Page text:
Today, an explosion rocked a Tel Aviv bus, injuring more than 20 people. Harkening to the last Intifada's suicide bombings, the attack will surely raise the worries of residents of this costal city, known as "the bubble" for its isolation from the conflict, that violence had again arrived at their doorsteps. But last weekend—even after rockets landed in the area—told a different story.
On Friday night, a casually dressed couple in their forties, held the hands of their two hungry children as they waited for their friends near the Love Eat coffee shop at the hip Jaffa Port. They drove from their home in Kadima, a community about 50 minutes north of Tel Aviv. Neither of them was concerned about going out in the Tel Aviv area that night—even though a Fajr-5 missile had fallen nearby that afternoon, and the night before.
“By the looks of it, most people didn't think like we did,” said Diego Kabiliyo, sounding somewhat concerned, as he surveyed the numerous empty tables at the usually packed restaurants up and down the port. The Kabiliyos didn't feel they were in any real danger. “The chance of one falling on us was about the same as the likelihood that I'd win the lottery tomorrow,” said his wife, Taly.
Though they agreed on their soirée in the Fajr-5 range, the Kabiliyos didn't see eye-to-eye on the Israeli military campaign in Gaza. Diego supported it, while Taly said: “It's problematic for me to see this operation as good when it's violent."
Few Israeli Jews hold Taly's view, but those that do seem to be all living in Tel-Aviv. Here, people made protests against Operation Pillar of Cloud. And, when Fajr-5s began making them run for cover they did not began shouting to "flatten all of Gaza." People here in "the bubble" are more open-minded than most Israelis elsewhere.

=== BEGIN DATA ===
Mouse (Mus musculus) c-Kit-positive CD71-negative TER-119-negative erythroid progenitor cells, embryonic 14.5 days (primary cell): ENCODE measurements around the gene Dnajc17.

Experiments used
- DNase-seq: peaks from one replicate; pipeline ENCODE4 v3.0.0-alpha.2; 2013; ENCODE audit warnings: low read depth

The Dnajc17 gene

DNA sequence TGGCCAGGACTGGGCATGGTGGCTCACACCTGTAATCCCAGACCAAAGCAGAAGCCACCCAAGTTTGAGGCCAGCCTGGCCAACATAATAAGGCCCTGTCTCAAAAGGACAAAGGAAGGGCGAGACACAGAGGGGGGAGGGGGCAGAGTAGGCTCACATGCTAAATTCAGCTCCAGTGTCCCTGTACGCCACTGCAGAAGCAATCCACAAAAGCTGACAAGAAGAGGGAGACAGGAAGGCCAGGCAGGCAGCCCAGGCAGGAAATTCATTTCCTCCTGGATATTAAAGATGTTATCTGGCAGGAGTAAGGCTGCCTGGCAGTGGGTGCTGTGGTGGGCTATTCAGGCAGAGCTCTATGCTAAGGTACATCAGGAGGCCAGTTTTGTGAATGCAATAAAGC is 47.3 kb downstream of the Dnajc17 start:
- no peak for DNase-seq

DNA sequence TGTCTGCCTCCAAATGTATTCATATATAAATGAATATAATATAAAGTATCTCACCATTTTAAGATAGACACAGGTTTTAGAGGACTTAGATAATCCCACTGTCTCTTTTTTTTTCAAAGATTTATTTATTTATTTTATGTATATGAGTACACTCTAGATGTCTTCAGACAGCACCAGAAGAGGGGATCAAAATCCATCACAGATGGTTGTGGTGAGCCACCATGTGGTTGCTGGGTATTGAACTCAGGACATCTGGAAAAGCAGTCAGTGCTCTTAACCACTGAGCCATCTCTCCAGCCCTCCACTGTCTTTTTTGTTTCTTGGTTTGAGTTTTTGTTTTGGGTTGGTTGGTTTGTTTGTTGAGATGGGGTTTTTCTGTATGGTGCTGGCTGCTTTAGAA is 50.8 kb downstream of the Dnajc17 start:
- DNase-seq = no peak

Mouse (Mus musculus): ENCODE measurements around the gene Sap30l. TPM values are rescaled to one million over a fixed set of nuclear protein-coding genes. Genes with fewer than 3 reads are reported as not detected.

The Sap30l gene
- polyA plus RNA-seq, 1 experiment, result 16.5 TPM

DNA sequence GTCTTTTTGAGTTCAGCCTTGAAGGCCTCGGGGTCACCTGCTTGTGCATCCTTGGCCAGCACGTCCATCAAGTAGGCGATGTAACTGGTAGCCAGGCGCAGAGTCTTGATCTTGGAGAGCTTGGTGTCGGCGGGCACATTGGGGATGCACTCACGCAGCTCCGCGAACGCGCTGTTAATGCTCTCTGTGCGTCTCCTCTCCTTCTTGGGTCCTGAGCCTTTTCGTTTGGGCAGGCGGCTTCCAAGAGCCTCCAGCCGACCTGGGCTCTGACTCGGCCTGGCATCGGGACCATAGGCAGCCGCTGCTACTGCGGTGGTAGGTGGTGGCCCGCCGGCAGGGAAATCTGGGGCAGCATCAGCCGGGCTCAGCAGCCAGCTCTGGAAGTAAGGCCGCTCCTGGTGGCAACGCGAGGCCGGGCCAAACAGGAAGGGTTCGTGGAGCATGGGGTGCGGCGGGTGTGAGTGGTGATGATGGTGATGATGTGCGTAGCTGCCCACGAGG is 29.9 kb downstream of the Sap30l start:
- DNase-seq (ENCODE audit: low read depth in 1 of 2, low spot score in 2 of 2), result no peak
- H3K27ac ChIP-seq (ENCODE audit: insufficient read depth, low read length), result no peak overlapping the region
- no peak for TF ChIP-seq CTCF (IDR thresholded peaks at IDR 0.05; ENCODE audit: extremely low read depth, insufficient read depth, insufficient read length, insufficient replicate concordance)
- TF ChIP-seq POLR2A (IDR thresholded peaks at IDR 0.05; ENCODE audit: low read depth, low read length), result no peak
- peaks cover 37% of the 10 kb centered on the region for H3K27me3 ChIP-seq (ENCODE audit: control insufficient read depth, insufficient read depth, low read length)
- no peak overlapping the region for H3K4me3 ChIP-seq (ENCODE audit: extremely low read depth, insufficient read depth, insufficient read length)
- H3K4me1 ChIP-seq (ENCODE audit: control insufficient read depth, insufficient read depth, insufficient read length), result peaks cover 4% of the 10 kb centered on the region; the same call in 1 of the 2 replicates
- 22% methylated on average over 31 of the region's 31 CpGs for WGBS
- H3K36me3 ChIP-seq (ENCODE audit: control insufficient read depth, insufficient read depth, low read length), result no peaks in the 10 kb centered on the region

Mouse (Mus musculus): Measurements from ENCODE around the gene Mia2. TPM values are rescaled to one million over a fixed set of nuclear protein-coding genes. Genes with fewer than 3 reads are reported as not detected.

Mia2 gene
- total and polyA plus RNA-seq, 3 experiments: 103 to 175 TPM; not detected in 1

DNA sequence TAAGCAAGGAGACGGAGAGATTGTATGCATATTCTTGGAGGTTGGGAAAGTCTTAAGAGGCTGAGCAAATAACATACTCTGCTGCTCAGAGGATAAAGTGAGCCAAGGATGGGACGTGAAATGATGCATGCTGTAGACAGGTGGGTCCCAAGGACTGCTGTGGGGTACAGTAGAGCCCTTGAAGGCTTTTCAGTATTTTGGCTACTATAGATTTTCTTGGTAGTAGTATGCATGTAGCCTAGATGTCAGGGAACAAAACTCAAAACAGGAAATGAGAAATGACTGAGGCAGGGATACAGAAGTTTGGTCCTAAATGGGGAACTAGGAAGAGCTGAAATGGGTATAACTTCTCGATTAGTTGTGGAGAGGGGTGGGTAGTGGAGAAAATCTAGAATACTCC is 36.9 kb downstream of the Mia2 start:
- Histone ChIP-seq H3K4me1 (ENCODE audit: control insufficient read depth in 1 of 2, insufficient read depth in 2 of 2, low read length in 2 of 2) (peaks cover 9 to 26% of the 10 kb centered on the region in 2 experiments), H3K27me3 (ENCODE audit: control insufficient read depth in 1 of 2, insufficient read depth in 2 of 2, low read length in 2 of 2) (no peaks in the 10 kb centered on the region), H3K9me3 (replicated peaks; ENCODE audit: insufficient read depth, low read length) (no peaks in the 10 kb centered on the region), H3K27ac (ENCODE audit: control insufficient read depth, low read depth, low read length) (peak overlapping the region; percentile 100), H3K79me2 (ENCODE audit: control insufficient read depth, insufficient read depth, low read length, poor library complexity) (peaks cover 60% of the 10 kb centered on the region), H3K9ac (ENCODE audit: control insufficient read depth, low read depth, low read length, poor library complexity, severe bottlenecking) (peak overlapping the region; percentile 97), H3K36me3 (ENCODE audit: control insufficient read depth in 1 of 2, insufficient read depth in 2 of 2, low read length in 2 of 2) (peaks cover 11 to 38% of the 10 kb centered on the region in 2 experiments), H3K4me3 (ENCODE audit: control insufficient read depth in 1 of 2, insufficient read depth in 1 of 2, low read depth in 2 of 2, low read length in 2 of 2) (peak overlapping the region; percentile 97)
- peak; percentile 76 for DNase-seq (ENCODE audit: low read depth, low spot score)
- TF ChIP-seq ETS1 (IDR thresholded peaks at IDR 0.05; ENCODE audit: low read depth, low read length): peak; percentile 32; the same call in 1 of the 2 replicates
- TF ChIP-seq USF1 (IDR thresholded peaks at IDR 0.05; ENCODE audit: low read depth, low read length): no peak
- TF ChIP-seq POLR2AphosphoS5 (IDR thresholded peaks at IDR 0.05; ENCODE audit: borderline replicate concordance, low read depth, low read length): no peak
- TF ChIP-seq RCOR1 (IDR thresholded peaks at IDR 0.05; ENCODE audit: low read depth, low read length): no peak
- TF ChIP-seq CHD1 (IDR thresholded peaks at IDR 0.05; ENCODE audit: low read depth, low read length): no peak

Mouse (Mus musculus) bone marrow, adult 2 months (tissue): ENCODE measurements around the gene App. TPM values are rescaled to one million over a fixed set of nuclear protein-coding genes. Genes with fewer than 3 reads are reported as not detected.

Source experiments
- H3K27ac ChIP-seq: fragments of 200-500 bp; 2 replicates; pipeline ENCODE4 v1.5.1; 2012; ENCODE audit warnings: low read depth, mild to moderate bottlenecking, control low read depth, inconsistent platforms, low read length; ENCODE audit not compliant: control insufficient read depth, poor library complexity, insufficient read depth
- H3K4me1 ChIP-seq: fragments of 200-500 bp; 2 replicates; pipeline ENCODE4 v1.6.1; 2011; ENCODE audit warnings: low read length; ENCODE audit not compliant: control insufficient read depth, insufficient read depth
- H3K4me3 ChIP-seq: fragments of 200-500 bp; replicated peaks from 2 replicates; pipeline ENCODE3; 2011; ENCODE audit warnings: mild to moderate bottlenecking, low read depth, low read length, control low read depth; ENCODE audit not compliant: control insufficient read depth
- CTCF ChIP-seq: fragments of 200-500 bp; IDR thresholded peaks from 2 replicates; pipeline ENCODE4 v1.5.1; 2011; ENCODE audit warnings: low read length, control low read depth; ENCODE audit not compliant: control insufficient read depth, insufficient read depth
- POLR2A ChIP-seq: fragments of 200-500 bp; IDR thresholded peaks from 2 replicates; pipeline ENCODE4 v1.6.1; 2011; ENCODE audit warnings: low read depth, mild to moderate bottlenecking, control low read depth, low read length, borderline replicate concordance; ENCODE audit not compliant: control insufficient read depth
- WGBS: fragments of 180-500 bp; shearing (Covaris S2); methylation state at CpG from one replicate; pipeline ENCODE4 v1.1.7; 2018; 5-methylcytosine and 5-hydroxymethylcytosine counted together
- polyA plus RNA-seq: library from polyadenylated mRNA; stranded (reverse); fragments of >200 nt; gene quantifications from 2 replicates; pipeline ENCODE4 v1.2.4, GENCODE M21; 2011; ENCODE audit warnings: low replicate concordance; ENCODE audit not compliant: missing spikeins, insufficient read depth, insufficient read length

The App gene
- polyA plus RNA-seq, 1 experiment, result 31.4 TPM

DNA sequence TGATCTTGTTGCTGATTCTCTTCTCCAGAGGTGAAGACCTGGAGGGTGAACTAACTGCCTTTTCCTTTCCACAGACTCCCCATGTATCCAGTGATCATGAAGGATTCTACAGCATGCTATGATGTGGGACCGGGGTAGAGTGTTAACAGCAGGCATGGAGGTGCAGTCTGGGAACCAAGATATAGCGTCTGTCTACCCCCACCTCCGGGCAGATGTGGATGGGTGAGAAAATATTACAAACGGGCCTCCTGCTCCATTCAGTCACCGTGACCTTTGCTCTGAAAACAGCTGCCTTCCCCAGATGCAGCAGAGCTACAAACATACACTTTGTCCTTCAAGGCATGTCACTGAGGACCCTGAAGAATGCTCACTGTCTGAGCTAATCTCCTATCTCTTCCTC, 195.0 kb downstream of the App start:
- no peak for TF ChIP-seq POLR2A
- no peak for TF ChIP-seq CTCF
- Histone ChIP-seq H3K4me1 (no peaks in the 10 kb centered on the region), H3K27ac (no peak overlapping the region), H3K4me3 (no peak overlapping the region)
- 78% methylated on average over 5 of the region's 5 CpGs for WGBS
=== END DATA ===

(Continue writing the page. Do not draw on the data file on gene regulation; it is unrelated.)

Four employees chatted at the outdoor bar of Container, a casual but upscale bar serving expensive non-kosher seafood and lots of alcohol. They were the only ones there. So do you support the military operation against Gaza? I asked. Do you want to kill them all? They looked at me, bewildered. “You're in the wrong city,” said Avner Araji, 28, looking at me somewhat aghast. “We don't think that way here.” Shachar Orr, the curly-haired bartender explained why he didn't want war: “We've been in war for so long and it doesn't lead to anything. Look, it's a problem that missiles fall here and on the south. But there is a conflict that is causing them to shoot rockets."
Then three Russian-speakers sat down at the bar. Twenty-year-old Dima, who arrived three years ago from Lativa, told me he supported the operation.
“This is a war,” he said. “There were Arabs here. Then Jews came. It wasn't fun for the Arabs. They made it bad for the Jews. The Jews responded.” He summed it up: “There are good people and there are bad people.”
“That's what you think?” interjected the shocked barman. “That the Israeli-Arab conflict can be divided between good and bad people?” As I left the tables began to fill up. Maybe Tel Avivis decided this weekend that it was safe after all. With today's bus attack, though, that's likely to change very quickly.